2) After 4 seconds (4sec x 7.5ml = 30g of water) I move to the 4ml/sec position. I do this based on the understanding that a puck can't absorb water faster than about this rate and I've already filled the headspace and have a big head start on saturating the puck. This puts me in a better position to be ready to react to the pressure rise as I get ready to shut off the flow as it hits 3 bar. With a proper grind size this normally happens around 8-9 seconds into the shot. So, that is an additional (4sec x 4ml) 16 ml of water for a total of about/roughly 45ml of water. This is 2.5 times my dry dose weight, or put another way, just about the perfect amount of water to fully saturate the entire puck top to bottom.

3) I then move the flow control to a zero flow position. The pressure will begin to drop slowly and if my grind is right it'll normally stabilize at 2 bar. If my grind is a touch too coarse I may need to open the flow a crack to maintain this pressure. I exit this stage at a given time. Normally 20 seconds but with some very light roasts I might extend this to 25 seconds. I'll have somewhere between 0.4g and 3g in the cup at this point. For whatever reason (I haven't figured it out yet) my MC4 seems to tend to the higher end of this range and the Flat is more consistent. If I were to pick a target to work towards I'd say 2g in the cup at 20 seconds would be a good starting place while you get the feel for it.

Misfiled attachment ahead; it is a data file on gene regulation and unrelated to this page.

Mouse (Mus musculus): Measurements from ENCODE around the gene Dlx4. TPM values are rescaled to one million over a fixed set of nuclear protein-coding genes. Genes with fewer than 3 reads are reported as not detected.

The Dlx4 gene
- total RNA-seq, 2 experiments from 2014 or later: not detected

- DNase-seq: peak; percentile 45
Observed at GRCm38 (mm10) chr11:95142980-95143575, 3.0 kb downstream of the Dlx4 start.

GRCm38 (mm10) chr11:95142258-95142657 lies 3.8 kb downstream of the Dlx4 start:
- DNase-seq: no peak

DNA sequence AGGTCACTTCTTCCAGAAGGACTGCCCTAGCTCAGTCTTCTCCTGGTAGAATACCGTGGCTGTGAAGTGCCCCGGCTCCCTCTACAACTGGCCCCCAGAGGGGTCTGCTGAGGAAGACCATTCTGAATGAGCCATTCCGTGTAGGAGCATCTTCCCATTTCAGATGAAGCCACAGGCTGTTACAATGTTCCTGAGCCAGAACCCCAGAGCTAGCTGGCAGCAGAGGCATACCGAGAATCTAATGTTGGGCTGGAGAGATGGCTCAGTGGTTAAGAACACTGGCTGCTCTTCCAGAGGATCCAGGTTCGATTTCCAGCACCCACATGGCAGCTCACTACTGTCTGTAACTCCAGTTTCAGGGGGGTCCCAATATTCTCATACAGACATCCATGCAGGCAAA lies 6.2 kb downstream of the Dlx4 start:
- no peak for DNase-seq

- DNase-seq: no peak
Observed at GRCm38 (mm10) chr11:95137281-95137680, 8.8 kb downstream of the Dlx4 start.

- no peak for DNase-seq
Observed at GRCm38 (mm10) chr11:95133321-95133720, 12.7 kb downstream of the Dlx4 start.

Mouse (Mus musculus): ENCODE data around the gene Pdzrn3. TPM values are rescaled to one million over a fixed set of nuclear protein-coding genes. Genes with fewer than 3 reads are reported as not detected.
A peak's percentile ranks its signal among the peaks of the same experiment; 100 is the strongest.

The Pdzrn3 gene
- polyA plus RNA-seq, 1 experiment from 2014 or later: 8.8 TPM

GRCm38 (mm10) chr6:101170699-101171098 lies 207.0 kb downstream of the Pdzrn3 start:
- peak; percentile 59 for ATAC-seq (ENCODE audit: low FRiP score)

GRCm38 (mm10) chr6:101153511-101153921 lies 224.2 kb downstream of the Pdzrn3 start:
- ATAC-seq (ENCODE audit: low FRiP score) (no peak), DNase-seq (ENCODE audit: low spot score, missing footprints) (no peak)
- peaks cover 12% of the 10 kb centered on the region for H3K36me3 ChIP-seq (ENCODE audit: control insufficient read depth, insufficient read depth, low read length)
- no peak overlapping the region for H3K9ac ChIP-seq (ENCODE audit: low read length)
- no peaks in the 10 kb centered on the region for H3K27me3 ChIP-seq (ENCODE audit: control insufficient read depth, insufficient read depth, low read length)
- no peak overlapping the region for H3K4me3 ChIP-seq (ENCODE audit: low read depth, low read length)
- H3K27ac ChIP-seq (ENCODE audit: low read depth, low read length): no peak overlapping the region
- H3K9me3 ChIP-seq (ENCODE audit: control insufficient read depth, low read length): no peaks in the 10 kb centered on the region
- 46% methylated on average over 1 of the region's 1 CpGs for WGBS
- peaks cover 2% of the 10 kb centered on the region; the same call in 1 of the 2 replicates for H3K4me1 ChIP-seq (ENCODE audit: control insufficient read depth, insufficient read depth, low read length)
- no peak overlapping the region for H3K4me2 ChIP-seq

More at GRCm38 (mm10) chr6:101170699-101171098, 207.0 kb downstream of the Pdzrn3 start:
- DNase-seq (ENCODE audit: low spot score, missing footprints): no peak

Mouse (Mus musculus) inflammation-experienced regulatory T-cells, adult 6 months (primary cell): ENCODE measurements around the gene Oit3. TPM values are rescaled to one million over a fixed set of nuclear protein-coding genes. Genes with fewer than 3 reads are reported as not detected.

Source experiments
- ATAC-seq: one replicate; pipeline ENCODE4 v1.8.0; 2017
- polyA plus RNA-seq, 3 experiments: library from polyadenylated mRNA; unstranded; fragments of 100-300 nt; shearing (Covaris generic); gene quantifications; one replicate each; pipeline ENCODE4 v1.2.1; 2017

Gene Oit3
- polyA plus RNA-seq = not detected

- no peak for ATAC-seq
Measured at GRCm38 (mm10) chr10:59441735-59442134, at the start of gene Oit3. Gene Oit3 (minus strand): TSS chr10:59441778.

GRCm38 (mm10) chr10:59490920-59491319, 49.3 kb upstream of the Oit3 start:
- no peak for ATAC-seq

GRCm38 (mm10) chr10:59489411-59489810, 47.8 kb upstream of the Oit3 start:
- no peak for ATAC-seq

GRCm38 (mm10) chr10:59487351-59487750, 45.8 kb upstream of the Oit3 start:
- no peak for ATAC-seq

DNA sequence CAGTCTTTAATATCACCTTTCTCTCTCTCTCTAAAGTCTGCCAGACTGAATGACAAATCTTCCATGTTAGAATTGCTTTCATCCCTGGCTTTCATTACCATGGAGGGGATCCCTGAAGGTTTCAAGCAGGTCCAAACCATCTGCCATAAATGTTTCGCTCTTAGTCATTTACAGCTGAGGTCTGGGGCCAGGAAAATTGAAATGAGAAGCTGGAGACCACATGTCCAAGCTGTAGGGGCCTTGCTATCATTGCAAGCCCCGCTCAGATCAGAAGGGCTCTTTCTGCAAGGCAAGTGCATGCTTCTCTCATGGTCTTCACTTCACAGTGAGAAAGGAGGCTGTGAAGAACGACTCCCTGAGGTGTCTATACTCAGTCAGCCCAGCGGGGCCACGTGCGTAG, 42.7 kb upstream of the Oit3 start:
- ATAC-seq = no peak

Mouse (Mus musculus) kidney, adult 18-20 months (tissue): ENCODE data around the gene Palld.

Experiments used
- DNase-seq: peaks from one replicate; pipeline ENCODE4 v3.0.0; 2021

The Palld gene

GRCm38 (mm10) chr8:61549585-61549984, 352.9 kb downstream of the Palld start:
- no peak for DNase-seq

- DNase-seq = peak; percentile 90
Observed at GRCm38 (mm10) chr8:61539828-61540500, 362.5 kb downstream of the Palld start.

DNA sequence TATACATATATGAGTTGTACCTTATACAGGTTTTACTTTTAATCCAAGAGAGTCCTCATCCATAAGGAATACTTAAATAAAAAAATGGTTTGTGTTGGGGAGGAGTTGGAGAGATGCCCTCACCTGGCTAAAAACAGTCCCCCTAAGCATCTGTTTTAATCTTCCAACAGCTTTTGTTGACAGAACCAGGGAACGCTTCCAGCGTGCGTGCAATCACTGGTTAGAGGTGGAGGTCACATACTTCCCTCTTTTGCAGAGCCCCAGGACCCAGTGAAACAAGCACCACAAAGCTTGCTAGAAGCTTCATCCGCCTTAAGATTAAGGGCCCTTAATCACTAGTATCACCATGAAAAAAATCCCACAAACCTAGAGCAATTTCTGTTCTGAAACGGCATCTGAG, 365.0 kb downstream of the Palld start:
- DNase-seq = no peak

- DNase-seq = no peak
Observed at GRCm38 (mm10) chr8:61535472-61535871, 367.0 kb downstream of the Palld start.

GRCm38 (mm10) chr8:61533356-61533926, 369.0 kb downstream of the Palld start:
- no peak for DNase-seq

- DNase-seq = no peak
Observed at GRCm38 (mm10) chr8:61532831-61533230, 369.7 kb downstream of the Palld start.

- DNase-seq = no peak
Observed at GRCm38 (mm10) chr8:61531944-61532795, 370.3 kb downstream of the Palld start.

4) When I hit my time (20-25 seconds) I'll open the flow back up to the original 7.5ml/sec position with a little bit of a hesitation around 4 bar as that is the point where the puck fully compresses and after that it will no longer be able to swell/heal/reorganize itself.

5) Now that the system is completely full and pressurized it no longer makes sense to think about flow rate going into the puck so I just focus on the pressure gauge as I ramp it down to ~6bar (my OPV is set to just over 8bar peak pressure). You could go lower but I'd probably try to stay above 4 bar.

Hope this makes some things clearer.

Pressino

#10: Post by Pressino »

Your video shows how the FCD range depends on the machine's pump type. I wondered about the flow rates varied from 0ml/sec @ O degrees to 7.5ml/sec @ 470 degrees while my machine varied from 0ml/sec @ 0 to 11.9ml/sec at 470...but then I realized your machine uses a vibratory pump and mine a rotary pump. Makes a lot of sense now.

I haven't tried your recipe yet, but if I do I'll have to make adjustments for the max pressure difference between the two pump types.